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‘Rock Of Ages’ Kicks Out The Jams In Detroit

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Dominique Scott and company in "Rock of Ages" at Detroit's Fisher Theatre.  Photo: Scott Suchman

Dominique Scott and company in “Rock of Ages” at Detroit’s Fisher Theatre. Photo: Scott Suchman

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By John Quinn, Encore Michigan

Do you miss the ’80s? I missed the ’80s. By the second term of the Reagan Administration, I was already paying a mortgage, which left little time or money for concerts, clubs and albums. If I thought the decade was as much fun as the Fisher Theatre’s current guest, “Rock of Ages,” I would have paid more attention.

While resembling other rock-inspired musicals, “Rock of Ages” is one of kind – and a bit of a paradox — as it continues through February 26 at the Fisher Theatre in Detroit.

“Hair” and “American Idiot” take themselves seriously. “Ages” is more like “Grease” – an irreverent, nostalgic romp. While proclaiming the glory of a counter-culture, it sticks rigidly to some of the oldest conventions of stage and film. Boy meets girl, boy loses girl before intermission, boy gets girl again before rousing final number. “Where have we seen this before?” he asks rhetorically. Yet “Rock of Ages” dispenses with another convention, the “fourth wall” – the unseen barrier between actor and audience. The characters are fully aware they’re in a play and go to Brechtian lengths to remind us of the fact.

The ’80s were a time of excess – big hair, big lapels and big spenders. As rock music shattered into multiple sub-genres, the most excessive was “glam,” notable for overt sexuality, androgynous makeup, hair and outrageous costumes. But there was always a pre-packaged, commercial edge that made the music seem as sincere as J. R. Ewing’s smile. That’s the charm of “Rock of Ages.” Playwright Chris D’Arienzo and orchestral arrangers David Gibbs and Ethan Popp had a great time thrashing music that was – well – trash to begin with. But in this context, the hits of Journey, Styx, REO Speedwagon, Foreigner, Pat Benatar, Whitesnake and the like sound so much – better.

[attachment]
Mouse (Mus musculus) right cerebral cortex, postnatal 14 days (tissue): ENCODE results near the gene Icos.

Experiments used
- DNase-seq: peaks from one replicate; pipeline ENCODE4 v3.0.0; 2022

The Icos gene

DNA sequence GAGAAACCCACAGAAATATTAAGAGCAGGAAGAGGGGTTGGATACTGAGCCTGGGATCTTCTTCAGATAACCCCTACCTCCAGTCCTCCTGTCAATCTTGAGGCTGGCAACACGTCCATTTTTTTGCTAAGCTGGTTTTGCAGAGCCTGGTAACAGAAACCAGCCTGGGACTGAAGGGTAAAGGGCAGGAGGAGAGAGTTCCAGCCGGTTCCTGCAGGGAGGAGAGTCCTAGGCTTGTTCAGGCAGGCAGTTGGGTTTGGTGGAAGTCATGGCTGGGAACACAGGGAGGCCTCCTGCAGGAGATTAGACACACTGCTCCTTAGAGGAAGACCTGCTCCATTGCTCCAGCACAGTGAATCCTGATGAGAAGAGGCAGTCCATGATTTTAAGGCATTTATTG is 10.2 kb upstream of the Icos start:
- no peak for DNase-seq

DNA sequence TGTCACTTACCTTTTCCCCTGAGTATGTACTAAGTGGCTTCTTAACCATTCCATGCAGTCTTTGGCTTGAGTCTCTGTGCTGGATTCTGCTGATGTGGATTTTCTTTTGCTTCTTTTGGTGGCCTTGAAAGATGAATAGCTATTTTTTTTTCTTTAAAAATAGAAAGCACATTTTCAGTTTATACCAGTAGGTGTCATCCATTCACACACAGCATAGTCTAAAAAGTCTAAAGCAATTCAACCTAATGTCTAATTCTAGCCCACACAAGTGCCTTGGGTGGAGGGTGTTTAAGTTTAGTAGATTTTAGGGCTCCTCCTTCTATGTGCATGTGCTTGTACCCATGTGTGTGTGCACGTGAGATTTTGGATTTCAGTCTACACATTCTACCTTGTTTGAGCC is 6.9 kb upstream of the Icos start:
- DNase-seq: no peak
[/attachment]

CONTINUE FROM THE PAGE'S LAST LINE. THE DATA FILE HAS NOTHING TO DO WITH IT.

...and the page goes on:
It’s 1987 on LA’s seedy Sunset Strip. Kids from all over are drawn by California dreamin’ to seek fame and fortune. Aspiring rocker Drew Boley (Dominique Scott) is bar back at the Bourbon Room, bar and music club. When newly-arrived Kansas girl – and movie star to be – Sherrie Christian (Shannon Mullen) show up at the bar it’s love at first sight for Drew. He convinces his boss, Dennis, (Matt Ban) to hire her.

The impending break-up of Arsenal, a band that got its start at the Bourbon Room, is returning for a final performance. Lead singer Stacee Jaxx (Matt Nolan), whose lion-like mane hides the morals of a tom cat, seduces Sherrie, and then insists she be fired. Drew’s performance as opening act leads to a record contract, but he feels betrayed by Sherrie.

Meanwhile, heartless German real estate developer Hertz (Philip Peterson) and his son Frantz (Stephen Michael Kane) are in the process of buying up the Strip to demolish it, replacing “sex, drugs and rock ‘n’ roll” with “clean living.” Their quick-fix urban renewal is opposed by Regina (Katie Postotnik), ex-city bureaucrat and current firebrand. Will our lovers re-unite? Will the club be saved from the wrecking ball? If you really can’t guess, here’s a hint: This is a comedy.

We’ve come to expect top-quality artists in this touring season, and “Rock of Ages” is no exception. Scott and Mullen are endearing ingenues, and Scott’s powerful tenor improves the score. What is more satisfying is how deep the talent runs in this cast. Matt Ban’s first appearance as Dennis was like deja vu all over again. I think I knew a “Dennis” – an aging hippie two decades out of date. Not only does Ban have the character nailed, costumer Gregory Gale has even provided the iconic fringed, buckskin vest. Amma Osei appears in the minor role of Justice, owner of a local strip joint. Her imposing presence and unearthly vocal control are scene-stealers.

If there’s one performance that stands above the rest, it’s Justin Columbo’s Lonny, our narrator and the character that’s most fully aware that this is only a play. He’s enthusiastic and energetic and wildly entertaining.

I’ve been a little hard on the music of the era, and the splendid rendition of Journey’s “Don’t Stop Believin'” that serves as the finale could actually change my mind. You know the song:

Just a city boy, born and raised in south Detroit; He took the midnight train goin’ anywhere.

South Detroit: Wouldn’t that be Windsor, Ontario? I’m just sayin’.

John Quinn reviews local theater productions for http://www.EncoreMichigan.com, the state’s most comprehensive resource for news and information about Michigan’s professional theaters. Follow them on Facebook @EncoreMichigan.com.

 

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